So, given:

fuel_consumption = 0.078 liters/hour

distance = 4.34 billion km

speed = 5.2 km/sec

fuel_provided = (user provided) liters

In order to answer "will it have enough fuel", you first need to ask "how much fuel will it need?" Ultimately you want to compare: is fuel_provided >= fuel_needed?

So how do you calculate fuel_needed? You need to know the fuel consumption rate (which is given) and how long the spacecraft will be burning fuel (time).

OK, so now you need to calculate how much time the spacecraft will be travelling for. How do you do that? You'll need to know the distance (given) and speed (given).

But your distance is in km's per hour and your speed is in km's per second. How do you convert km's per second into km's per hour?

... and so it goes. Break it down into little steps. Your steps on paper should look like this:

1. Convert speed from km/sec to km/hour

2. Time = ???

3. Fuel_needed = ???

4. Is fuel_provided > fuel_needed?

Then you can write Matlab code to get the data from the user, do the calculation, and print the answer.

twoodcc

Sep 6, 2006, 05:28 PM

thanks for the replies and help. this is a college course, and i'm actually taking visual basic as well (about to go to class soon)

anyways, i forgot a few details in the problem, if you would like to know.

you have 50 liters of fuel in the tank to start off with, and the second part of the problem is:

the spacecraft cosumes 1/4 of fuel when going 1/2 the speed.

sorry i can't say more, but i gotta eat then get to class.

thanks

balamw

Sep 6, 2006, 06:57 PM

anyways, i forgot a few details in the problem, if you would like to know.

you have 50 liters of fuel in the tank to start off with, and the second part of the problem is:

the spacecraft cosumes 1/4 of fuel when going 1/2 the speed.

Ah, a bit more interesting, but it seems like you have still left out some details, since at 1/2 speed, you'd still only be able to go to 6666 km on 50 l of fuel. Not quite all the way to Pluto. :confused: :p

Perhaps if the fuel consumption continues to scale like the square of the speed you might be able to get there at super slow speed.

B

mkrishnan

Sep 6, 2006, 07:22 PM

Ah, a bit more interesting, but it seems like you have still left out some details, since at 1/2 speed, you'd still only be able to go to 6666 km on 50 l of fuel. Not quite all the way to Pluto. :confused: :p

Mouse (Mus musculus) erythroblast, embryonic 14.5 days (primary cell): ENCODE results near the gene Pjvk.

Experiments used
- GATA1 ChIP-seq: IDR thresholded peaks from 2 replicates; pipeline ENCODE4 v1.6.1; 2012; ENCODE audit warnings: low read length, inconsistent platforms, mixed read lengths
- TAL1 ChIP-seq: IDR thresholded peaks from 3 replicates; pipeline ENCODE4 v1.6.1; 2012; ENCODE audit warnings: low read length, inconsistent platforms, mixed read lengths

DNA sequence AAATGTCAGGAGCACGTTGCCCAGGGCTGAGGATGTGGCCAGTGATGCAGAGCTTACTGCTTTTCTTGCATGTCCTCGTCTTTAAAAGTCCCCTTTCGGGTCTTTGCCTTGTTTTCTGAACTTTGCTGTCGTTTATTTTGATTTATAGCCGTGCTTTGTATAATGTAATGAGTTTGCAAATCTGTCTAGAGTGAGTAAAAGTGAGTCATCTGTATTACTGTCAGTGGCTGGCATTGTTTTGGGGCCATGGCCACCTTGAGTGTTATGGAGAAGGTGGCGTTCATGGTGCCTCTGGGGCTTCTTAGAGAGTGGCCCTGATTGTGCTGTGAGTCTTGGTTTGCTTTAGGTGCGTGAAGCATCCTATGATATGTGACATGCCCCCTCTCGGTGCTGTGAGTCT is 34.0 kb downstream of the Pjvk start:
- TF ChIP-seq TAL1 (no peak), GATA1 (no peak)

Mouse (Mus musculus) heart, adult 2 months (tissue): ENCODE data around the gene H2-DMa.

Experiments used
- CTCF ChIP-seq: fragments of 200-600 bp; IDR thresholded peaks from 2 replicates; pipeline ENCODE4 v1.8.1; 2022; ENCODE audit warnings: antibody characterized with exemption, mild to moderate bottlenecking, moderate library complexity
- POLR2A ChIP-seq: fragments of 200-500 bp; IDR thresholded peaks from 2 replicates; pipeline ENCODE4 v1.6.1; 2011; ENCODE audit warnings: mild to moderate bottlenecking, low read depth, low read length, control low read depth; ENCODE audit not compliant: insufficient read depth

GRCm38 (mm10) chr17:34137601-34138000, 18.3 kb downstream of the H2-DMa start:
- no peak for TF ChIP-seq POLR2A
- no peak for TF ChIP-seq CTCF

I think it was liters per hour but km per second, so there was a factor of 3600 involved...

Okay, okay, I just miss being an engineer once in a while. sosumi. :)

But I think there are pieces of data missing. I don't see how this is going to happen on 50l of fuel! :D

twoodcc

Sep 6, 2006, 07:34 PM

the teacher told me that he basically just made this up. it might not make it to Pluto.

i'm pretty sure i gave all the information

deepy

Sep 6, 2006, 07:51 PM

the teacher told me that he basically just made this up. it might not make it to Pluto.

i'm pretty sure i gave all the information

lol. wish we got given problems like this to teach us Matlab. We started with numerical linear algebra and tryin to make matrix calculations more efficient!

twoodcc

Sep 6, 2006, 09:02 PM

lol. wish we got given problems like this to teach us Matlab. We started with numerical linear algebra and tryin to make matrix calculations more efficient!

well i'm glad i wasn't in that class ;)

twoodcc

Sep 7, 2006, 12:07 PM

ok, so tell me if my figures are correct:

5.2 * 3600 = 18720 km/hr

50/.078 = 641.025641 hrs

18720 * 641.025641 = 12,000,000 km - didn't make it to Pluto

18720 / 2 = 9360

.078 / 4 = .0195

50 / .0195 = 2564.102564 hours

9360 * 2564.102564 = 24,000,000 - didn't make it to pluto

balamw

Sep 7, 2006, 12:47 PM

ok, so tell me if my figures are correct:

They seem fine. As was pointed out I left out the 3600 in my half speed estimate and it's consistent w/yours.

B

savar

Sep 7, 2006, 01:25 PM

distance = input('How far away is Pluto in km? ');

fuel = input('How much fuel in liters does the spacecraft have? ');

speed = input('How fast does it go? ');

disp(sprintf('Pluto is %5.2f km away from the Earth.', distance));

disp(sprintf('The spacrecraft has %5.2f liters of fuel,' fuel));

Hmm.. I never did any user input with matlab, but at least for the output I think you're going overkill. Matlab will display the result of any operation if that operation does not have a semicolon after it. I'm not using matlab right now, but this is kind of what it looks like:

> a = [1 2; 3 4]

a = [1 2

3 4]

> b = [1 2; 3 4];

>

Without semicolon, Matlab shows you the result of the operation (in this case, the operation is merely assignment). With semicolon, matlab does not show the result.

Matlab is amazingly powerful but so different from any other environment that I've ever used. I suggest you attend as many extra hours sessions as possible (office hours, labs, whatever it is they offer) if you're interested in Matlab. I learned far more watching somebody else use it than I ever could have with the on-line help.

twoodcc

Sep 7, 2006, 01:50 PM

They seem fine. As was pointed out I left out the 3600 in my half speed estimate and it's consistent w/yours.

B

thanks, that's good to know.

now i just gotta put this into matlab

twoodcc

Sep 7, 2006, 01:51 PM

Hmm.. I never did any user input with matlab, but at least for the output I think you're going overkill. Matlab will display the result of any operation if that operation does not have a semicolon after it. I'm not using matlab right now, but this is kind of what it looks like:

> a = [1 2; 3 4]

a = [1 2

3 4]

> b = [1 2; 3 4];

>

Without semicolon, Matlab shows you the result of the operation (in this case, the operation is merely assignment). With semicolon, matlab does not show the result.

Matlab is amazingly powerful but so different from any other environment that I've ever used. I suggest you attend as many extra hours sessions as possible (office hours, labs, whatever it is they offer) if you're interested in Matlab. I learned far more watching somebody else use it than I ever could have with the on-line help.

thanks. i just thought i'd post this here for the first assignment so i could get a little extra help outside of class.

hopefully i'll get the hang of it soon